Newspaper article The Canadian Press

Editorial Exchange: View from the Land

Newspaper article The Canadian Press

Editorial Exchange: View from the Land

Article excerpt

Editorial Exchange: View from the land

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An editorial from the Truro Daily News, published Nov. 13:

Maybe it's just me but it seems like food issues are in the news a lot more in the last while.

Certainly the XL Foods plant in Lakeside, Alta., has been a lead story for a few weeks. The massive recall of beef across the country and into the United States has garnered plenty of attention.

E coli in this plant, listeria at Maple Leaf Foods a few years ago, the e coli issues in spinach for the U.S. a while ago, as well as the peanut butter recall in the U.S., has made food recalls the big scary monster of the decade. Not to mention the devastation of the bovine spongiform encephalopathy (mad cow disease) in 2003.

I think of devastation in terms of all involved in these issues. Certainly the people that get ill from consuming these products deserve compassion and compensation, plus consumers deserve an explanation and corrective action. The processing plants involved take a big hit for the recall and workers tend to be laid off while the issues are remediated. Farmers receive lower prices for their products until the consumer gains acceptance that the issues are resolved and the media cycle moves on to the next crisis.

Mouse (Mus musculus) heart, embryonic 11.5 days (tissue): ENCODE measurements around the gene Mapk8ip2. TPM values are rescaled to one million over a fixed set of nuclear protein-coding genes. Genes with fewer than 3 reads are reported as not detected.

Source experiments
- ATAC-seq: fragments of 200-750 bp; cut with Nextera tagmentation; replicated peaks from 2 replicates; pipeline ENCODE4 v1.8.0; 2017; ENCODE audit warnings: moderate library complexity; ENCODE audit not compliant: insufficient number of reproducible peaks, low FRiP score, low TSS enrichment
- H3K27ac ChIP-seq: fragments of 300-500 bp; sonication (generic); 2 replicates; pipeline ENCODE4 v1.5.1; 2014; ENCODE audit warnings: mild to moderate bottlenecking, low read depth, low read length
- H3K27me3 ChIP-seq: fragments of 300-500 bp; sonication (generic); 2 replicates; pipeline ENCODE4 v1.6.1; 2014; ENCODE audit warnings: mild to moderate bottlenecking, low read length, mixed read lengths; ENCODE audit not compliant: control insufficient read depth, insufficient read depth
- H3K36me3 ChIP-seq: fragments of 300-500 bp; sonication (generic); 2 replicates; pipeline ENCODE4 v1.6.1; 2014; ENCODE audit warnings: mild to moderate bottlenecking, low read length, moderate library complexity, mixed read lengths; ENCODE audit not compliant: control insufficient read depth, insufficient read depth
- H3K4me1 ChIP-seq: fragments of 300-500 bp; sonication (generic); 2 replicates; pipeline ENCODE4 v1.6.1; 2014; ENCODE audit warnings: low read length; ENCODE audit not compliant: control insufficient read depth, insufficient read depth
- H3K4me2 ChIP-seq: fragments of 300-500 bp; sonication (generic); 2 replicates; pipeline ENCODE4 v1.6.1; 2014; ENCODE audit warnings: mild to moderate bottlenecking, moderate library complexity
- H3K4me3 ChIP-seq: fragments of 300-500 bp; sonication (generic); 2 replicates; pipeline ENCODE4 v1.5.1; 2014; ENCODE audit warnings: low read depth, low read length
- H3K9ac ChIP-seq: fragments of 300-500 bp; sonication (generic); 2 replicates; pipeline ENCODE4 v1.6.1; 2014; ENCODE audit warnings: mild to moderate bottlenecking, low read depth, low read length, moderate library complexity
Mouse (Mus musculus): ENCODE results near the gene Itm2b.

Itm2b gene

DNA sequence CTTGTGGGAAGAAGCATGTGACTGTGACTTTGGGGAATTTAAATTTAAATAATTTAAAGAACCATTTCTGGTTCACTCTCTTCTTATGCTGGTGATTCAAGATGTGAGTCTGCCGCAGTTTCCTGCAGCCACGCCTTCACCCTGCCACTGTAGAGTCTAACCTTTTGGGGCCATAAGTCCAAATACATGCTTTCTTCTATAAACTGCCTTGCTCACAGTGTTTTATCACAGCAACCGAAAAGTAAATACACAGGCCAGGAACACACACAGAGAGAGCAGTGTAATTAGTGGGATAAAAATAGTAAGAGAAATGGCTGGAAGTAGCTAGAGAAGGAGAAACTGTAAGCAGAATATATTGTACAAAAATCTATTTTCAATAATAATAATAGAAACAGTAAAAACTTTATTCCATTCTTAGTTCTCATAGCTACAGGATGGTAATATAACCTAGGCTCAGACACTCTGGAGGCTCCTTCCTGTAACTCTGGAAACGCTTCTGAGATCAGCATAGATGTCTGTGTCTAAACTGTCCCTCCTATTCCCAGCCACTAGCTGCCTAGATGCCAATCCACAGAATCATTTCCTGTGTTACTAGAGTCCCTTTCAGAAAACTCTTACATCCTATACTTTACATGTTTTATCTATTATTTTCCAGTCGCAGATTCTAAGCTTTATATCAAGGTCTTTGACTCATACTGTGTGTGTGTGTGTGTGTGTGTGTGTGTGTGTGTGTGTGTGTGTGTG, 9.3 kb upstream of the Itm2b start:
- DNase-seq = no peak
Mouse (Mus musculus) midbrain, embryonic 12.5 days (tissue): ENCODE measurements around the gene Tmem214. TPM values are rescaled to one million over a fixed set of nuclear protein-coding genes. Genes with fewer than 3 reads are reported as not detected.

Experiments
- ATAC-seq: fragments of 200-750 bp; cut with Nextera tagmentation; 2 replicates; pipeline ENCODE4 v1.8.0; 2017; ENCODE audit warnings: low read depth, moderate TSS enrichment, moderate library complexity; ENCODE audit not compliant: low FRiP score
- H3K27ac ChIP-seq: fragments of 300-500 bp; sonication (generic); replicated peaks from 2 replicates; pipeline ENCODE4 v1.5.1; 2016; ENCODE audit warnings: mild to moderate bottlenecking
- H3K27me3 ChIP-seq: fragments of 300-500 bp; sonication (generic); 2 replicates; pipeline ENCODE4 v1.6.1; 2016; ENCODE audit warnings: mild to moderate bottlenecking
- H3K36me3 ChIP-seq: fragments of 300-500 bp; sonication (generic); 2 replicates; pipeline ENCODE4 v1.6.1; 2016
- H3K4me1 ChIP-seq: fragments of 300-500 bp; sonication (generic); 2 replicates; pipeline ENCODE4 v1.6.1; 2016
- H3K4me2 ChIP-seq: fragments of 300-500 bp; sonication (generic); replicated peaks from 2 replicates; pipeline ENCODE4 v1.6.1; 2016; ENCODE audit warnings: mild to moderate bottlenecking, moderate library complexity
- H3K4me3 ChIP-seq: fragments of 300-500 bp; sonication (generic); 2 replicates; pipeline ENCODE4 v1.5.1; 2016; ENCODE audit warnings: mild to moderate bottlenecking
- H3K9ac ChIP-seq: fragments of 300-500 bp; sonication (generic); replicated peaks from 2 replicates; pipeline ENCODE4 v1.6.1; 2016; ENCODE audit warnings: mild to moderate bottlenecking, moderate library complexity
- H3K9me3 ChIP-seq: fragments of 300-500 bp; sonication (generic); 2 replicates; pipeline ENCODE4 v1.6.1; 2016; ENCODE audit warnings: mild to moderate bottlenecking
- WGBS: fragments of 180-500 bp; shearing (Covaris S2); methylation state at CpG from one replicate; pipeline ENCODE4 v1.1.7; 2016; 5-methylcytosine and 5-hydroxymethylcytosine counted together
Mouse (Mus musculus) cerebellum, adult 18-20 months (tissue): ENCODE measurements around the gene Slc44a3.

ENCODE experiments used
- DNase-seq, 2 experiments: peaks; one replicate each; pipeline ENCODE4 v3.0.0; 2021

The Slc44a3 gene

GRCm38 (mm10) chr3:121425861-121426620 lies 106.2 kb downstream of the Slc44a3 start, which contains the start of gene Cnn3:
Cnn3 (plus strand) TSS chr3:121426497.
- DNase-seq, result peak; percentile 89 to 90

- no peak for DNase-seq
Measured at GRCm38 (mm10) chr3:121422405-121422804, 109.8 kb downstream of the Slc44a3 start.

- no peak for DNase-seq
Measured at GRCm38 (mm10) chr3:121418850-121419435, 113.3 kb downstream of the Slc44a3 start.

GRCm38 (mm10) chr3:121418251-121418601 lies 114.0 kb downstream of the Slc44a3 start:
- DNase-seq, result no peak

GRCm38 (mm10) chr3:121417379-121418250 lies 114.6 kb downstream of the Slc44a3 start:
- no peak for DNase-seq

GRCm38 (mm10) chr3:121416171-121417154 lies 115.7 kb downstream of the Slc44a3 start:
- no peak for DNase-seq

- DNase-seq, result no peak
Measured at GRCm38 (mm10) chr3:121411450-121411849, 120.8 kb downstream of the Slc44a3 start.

Hard to believe that one plant can provide one-third of all the beef consumed in Canada, plus export to other countries.

I was shopping in one of the chain grocery stores last week when a customer asked the guy in the meat section about the beef. He wanted to know if it was safe and if it came from Western Canada. The response was that yes, it did come from the west. Nova Scotia couldn't supply all the beef required by the grocery chain, and yes the beef was safe.

True on both counts, I think. The meat is safe and federally inspected and also true that there isn't even close to enough beef production in Nova Scotia to supply our own needs.

In fact, we can only supply less than 10 per cent of our consumption. Nova Scotia grows great forages and has lots of idle land that could be growing beef. …

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